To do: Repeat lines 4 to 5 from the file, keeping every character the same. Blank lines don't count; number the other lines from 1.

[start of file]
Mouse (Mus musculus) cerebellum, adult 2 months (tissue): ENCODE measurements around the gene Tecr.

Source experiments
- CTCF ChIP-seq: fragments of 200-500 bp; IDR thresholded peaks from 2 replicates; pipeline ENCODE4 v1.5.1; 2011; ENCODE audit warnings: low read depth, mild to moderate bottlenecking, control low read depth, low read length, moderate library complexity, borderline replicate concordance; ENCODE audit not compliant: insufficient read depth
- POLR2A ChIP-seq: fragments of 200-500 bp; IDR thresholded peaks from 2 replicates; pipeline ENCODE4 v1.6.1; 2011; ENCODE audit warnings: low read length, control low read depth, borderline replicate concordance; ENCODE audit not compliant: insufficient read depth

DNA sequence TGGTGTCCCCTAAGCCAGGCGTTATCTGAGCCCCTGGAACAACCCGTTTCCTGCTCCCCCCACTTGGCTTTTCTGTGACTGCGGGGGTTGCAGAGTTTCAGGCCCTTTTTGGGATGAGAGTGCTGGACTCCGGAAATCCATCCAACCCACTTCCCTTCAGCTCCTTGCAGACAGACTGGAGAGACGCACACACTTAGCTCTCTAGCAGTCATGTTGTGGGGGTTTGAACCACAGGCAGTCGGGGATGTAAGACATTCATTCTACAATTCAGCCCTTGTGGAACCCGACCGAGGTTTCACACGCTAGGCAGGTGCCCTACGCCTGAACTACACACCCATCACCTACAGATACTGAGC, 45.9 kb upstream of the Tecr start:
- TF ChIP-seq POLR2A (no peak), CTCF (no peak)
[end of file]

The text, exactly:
- POLR2A ChIP-seq: fragments of 200-500 bp; IDR thresholded peaks from 2 replicates; pipeline ENCODE4 v1.6.1; 2011; ENCODE audit warnings: low read length, control low read depth, borderline replicate concordance; ENCODE audit not compliant: insufficient read depth

DNA sequence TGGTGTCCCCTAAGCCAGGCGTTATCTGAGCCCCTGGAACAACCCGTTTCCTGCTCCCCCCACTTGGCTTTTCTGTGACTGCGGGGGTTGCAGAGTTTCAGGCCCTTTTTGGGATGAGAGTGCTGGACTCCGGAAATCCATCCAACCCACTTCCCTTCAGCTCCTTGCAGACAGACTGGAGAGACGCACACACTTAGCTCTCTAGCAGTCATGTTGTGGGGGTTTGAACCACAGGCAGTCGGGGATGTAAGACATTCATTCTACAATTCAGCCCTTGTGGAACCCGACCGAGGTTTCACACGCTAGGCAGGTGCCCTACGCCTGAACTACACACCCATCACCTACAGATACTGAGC, 45.9 kb upstream of the Tecr start: